Med Patient Social Networks Are Better Scientific Institutions

by Liron 1 min read19th Feb 201049 comments


When you're suffering from a life-changing illness, where do you find information about its likely progression? How do you decide among treatment options?

You don't want to rely on studies in medical journals because their conclusion-drawing methodologies are haphazard. You'll be better off getting your prognosis and treatment decisions from a social networking site: lets patients with similar illnesses compare symptoms, treatments and outcomes. As Jamie Heywood at TEDMED 2009 explains, this represents an enormous leap forward in the scope and methodology of clinical trials. I highly recommend his excellent talk, and I will paraphrase part of it below.

Here is a report in the Proceedings of the US National Academy of Sciences (PNAS) about Lithium, which is a drug used to treat Bipolar disorder that a group in Italy found slowed ALS down in 16 patients. When PNAS published this, 10% of the patients in our system started taking Lithium, based on 16 patients' data in a bad publication.

This one patient, Humberto, said, "Can you help us answer these kinds of treatment questions? I don't want to wait for the next trial; I want to know now!"

So we launched some tools to help patients track their medical data like blood levels, symptoms, side effects... and share it.

People said, "You can't run a clinical trial like this. You don't have blinding, you don't have data, it doesn't follow the scientific method -- you can't do it."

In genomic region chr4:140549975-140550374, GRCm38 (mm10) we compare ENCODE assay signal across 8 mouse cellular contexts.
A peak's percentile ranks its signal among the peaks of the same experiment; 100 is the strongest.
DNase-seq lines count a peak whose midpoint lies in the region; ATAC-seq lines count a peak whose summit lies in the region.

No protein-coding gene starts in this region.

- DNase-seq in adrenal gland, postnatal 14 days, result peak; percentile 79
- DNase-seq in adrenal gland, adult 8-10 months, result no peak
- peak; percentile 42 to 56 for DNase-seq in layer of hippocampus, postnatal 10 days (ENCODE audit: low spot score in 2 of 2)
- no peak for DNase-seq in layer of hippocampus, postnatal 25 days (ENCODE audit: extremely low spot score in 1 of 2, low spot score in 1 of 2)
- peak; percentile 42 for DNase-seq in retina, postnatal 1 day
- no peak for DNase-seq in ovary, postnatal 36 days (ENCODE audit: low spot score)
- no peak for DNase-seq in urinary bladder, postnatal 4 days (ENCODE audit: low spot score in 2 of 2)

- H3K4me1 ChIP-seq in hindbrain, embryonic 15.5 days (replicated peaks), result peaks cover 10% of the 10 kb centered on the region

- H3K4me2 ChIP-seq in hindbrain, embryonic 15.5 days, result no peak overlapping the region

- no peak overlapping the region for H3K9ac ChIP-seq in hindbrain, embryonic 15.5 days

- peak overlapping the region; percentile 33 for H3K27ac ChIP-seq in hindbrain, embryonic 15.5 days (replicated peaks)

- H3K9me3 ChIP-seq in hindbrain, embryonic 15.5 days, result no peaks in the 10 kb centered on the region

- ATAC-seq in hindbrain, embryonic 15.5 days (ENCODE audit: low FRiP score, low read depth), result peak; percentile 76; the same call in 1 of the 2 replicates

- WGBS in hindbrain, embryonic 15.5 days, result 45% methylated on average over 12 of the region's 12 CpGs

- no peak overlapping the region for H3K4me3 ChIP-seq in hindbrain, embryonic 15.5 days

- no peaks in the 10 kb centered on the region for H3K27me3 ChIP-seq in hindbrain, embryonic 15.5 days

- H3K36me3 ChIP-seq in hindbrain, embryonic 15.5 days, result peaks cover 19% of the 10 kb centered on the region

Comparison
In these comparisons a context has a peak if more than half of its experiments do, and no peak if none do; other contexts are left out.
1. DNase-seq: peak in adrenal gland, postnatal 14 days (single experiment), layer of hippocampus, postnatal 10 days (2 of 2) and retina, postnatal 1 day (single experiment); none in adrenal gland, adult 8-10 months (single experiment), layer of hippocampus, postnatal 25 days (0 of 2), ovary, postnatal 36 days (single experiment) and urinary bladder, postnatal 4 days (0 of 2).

So we said, OK, we can't do a clinical trial? Let's do something even harder. Let's use all this data to say whether Lithium is going to work on Humberto.

We took all the patients like Humberto and brought their data together, bringing their histories into it, lining up their timelines along meaningful points, and integrating everything we know about the patient -- full information about the entire course of their disease. And we saw that this orange line, that's what's going to happen to Humberto.

And in fact he took Lithium, and he went down the line. This works almost all the time -- it's scary.

So we couldn't run a clinical trial, but we could see whether Lithium was going to work for Humberto.

Here's the mean decline curve for the most dedicated Lithium patients we had, the ones who stuck with it for at least a year because they believed it was working. And even for this hard core sample, we still have N = 4x the number in the journal study.

When we line up these patients' timelines, it's clear that the ones who took Lithium didn't do any better. And we had the power to detect an effect only 1/4 the strength of the one reported in the journal. And we did this one year before the time when the first clinical trial, funded with millions of dollars by the NIH, announced negative results last week.